The Grand Entry signifies the beginning of the powwow. The dancers enter the arena single file in a clockwise direction following the pattern of the sun. The Eagle Staff and other flag bearers lead the procession and no dancer may enter until those respected leaders have entered. 

At the center of the arena is the drum. The host drum offers a special song for the Grand Entry procession. Different styles of dance are readily apparent in this opening ceremony, as the dancers enter as groups according to the style of dancing in which they will be competing. The dancers create a circle on the perimeter of the dance arena, representing the sacred circle. After all dancers have entered the arena, the appropriate flag songs are sung. 

The Flag Song to Indians holds the same regard as the national anthem does to other Americans.

We ask that everyone stand and remove their hats in respect for this ceremony.

A few rules of etiquette to follow during the Pow Wow:

  • Do enjoy yourself as you watch the dancers.
  • Do feel free to join in the inter-tribal dances by invitation of the Master of Ceremonies. 
  • Do be respectful of American Indian traditions and stand when asked to. Remember to remove hats as a sign of respect.
  • Do ask permission before taking pictures of dancers.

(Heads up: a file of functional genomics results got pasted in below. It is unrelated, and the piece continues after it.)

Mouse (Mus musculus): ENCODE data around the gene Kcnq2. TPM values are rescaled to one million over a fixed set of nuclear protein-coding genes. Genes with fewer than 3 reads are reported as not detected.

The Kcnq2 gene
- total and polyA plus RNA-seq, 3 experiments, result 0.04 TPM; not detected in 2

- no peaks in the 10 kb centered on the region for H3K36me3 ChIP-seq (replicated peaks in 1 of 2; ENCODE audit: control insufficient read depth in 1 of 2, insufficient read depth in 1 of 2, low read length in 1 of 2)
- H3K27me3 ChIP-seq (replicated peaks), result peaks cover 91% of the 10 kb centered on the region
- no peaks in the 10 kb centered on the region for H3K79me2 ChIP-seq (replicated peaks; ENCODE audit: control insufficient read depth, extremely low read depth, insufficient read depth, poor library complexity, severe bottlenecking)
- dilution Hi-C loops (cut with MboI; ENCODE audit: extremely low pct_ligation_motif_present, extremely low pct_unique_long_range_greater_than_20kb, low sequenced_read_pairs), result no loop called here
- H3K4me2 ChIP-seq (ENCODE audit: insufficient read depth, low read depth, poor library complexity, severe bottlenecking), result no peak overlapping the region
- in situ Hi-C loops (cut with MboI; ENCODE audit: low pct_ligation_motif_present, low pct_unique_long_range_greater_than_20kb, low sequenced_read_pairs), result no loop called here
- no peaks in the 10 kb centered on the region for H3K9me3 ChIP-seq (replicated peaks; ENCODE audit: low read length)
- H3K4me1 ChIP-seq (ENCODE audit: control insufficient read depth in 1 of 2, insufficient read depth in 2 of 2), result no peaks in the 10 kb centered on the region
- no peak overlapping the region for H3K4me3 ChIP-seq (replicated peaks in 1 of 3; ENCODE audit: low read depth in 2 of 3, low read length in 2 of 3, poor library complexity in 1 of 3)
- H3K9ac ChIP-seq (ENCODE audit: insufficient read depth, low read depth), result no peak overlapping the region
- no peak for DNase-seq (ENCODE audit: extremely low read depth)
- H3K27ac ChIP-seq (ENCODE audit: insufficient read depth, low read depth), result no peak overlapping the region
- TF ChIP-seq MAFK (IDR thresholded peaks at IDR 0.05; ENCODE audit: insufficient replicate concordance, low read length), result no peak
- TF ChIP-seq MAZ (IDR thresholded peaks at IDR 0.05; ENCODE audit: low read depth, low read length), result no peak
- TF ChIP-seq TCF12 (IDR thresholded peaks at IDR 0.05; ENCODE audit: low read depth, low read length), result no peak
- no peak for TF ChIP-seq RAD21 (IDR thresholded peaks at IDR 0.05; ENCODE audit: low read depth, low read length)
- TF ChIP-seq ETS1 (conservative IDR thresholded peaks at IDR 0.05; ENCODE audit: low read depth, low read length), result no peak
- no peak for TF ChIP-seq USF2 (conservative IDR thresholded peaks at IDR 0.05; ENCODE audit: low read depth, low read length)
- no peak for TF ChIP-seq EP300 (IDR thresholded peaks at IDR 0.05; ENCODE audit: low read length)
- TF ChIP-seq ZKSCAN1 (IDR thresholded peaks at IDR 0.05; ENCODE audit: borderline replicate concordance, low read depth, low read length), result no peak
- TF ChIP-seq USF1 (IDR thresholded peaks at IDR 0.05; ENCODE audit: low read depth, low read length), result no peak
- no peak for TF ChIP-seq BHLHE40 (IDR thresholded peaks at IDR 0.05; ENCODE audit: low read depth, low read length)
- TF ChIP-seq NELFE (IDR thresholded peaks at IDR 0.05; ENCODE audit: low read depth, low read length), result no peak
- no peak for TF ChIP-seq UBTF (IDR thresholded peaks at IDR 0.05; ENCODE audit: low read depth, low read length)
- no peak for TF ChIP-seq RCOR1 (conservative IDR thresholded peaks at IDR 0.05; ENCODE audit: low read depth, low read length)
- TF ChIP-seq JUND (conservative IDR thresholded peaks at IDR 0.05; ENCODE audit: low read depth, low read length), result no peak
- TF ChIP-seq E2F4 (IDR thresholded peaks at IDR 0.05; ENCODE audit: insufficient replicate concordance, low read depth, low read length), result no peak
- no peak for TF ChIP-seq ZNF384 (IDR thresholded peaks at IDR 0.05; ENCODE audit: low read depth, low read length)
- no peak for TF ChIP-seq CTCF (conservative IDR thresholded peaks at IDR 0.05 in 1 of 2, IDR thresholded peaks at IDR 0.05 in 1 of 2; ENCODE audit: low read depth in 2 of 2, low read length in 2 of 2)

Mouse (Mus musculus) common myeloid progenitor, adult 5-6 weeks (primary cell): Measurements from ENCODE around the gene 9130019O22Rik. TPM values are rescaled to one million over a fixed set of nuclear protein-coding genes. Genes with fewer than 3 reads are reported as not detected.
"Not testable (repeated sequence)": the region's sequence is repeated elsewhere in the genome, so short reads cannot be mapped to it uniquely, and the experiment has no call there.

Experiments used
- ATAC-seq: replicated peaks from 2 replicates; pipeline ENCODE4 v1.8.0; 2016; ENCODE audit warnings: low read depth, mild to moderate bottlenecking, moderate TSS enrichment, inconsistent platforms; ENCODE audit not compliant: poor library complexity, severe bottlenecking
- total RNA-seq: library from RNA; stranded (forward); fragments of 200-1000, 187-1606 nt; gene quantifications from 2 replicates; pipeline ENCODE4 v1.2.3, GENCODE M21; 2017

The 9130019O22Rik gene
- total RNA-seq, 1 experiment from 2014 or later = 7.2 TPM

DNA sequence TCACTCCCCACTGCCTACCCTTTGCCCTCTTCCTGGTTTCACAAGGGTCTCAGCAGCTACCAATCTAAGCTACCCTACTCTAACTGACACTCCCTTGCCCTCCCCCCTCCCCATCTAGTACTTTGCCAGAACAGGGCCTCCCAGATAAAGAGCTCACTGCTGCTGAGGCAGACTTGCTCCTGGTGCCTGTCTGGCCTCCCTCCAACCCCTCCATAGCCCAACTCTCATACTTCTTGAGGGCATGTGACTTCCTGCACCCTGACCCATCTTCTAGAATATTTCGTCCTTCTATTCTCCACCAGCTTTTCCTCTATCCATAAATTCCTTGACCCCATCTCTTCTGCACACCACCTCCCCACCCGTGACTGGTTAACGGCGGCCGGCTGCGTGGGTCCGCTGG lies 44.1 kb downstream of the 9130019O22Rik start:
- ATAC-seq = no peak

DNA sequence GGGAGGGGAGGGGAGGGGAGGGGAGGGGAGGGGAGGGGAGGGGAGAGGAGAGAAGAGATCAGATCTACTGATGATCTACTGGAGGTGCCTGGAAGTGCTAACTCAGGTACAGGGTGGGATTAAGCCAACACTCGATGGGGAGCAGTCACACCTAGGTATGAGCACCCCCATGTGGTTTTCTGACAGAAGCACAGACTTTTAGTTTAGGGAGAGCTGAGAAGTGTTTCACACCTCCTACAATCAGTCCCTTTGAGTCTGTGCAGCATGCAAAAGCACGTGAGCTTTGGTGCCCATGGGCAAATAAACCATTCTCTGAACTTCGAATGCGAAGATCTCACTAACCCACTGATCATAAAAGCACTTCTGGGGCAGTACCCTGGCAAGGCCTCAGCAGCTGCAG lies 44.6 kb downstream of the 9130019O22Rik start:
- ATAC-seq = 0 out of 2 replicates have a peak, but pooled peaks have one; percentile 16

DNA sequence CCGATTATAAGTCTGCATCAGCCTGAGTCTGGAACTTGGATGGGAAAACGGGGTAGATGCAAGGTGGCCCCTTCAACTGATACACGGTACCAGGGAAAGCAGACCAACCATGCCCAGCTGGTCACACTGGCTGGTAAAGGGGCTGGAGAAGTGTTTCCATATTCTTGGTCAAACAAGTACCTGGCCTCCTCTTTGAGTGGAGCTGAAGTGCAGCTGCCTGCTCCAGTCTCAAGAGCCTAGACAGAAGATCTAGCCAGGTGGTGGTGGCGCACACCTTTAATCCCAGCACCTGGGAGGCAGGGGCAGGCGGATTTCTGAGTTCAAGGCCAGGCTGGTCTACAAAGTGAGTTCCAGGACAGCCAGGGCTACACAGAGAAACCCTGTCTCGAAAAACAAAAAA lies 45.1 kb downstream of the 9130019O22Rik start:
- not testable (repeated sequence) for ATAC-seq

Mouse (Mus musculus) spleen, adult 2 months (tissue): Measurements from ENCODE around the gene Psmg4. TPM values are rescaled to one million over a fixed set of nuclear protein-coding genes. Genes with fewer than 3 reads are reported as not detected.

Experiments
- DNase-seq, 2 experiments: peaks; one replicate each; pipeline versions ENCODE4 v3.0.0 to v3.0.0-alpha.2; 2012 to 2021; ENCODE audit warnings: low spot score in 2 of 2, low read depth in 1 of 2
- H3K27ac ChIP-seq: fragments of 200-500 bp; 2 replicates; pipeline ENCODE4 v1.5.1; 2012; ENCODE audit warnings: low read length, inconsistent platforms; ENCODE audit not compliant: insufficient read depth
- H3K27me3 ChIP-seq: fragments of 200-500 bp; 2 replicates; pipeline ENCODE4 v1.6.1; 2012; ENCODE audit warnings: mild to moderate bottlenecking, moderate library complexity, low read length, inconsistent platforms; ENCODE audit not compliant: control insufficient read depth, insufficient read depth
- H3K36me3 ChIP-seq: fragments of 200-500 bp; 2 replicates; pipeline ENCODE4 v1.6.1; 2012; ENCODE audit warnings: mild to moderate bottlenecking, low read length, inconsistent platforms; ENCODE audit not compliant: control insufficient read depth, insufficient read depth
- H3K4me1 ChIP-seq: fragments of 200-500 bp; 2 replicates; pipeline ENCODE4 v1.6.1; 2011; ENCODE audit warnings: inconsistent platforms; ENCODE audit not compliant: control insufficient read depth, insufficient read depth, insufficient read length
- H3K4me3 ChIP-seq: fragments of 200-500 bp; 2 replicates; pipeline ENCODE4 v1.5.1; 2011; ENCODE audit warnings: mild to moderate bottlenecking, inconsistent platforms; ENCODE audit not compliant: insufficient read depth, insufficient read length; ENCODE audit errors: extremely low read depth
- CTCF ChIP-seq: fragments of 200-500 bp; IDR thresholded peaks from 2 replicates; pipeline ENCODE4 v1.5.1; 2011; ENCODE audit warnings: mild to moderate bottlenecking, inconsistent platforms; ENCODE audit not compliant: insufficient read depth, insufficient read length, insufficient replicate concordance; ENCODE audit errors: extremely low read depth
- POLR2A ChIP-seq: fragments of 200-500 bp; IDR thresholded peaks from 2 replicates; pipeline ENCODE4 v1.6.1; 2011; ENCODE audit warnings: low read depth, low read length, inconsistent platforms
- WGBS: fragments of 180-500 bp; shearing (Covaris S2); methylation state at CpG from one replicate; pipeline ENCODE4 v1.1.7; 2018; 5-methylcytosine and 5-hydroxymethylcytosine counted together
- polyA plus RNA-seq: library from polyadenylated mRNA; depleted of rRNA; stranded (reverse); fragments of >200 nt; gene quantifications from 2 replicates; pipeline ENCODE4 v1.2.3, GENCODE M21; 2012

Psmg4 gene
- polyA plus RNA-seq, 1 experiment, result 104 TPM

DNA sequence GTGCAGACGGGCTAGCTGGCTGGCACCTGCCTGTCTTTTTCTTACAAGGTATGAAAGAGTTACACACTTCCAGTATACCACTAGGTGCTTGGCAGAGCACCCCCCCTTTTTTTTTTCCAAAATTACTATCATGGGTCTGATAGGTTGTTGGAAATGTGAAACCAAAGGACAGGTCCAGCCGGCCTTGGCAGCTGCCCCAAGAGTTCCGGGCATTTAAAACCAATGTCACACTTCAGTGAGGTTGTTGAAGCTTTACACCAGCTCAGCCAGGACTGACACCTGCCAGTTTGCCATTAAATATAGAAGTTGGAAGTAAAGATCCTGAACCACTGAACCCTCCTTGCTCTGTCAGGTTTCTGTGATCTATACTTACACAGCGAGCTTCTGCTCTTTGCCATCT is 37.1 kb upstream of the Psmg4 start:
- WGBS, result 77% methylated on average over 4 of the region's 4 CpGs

• Do visit with craftsmen and women and ask questions about their art and skill.
  • Do not take pictures during the Flag Song, Honor Dances, Competition, or if the arena director asks for all cameras to be shut down. 
  • Occasionally, there is a special or sacred moment in which photography is not allowed. Please respect our traditions. 
  • Please try and pick up your own litter and throw it in the trash. 
  • Most of all have fun. We work had to make this an enjoyable time for you. Make new friends and renew old friendships. 
  • Do not touch the dancers or their regalia. Not only are the feathers fragile, but are also considered sacred objects. Some of the outfits or ornaments signify special events or honors in a person's life, special religious traditions, or symbols rooted in legend. A respected family member may have made these items or are heirlooms passed down. Many of the handmade outfits can cost thousands of dollars. 
  • Do not sit on the chairs immediately around the arena. These are reserved for the dancers only. 
  • Do donate money to the drum. Although this is a free event, a special "blanket dance" is traditionally called for in which the audience show its appreciation for the hosts and the drums. 
  • There is No Smoking inside the building. 
  • No alcoholic beverages or drugs are allowed.

At Pow Wows There is an Opportunity to

Teach and Honor our Children .

Provide for a place to Pass on the Culture.

Learn Traditions and Dance with one another.

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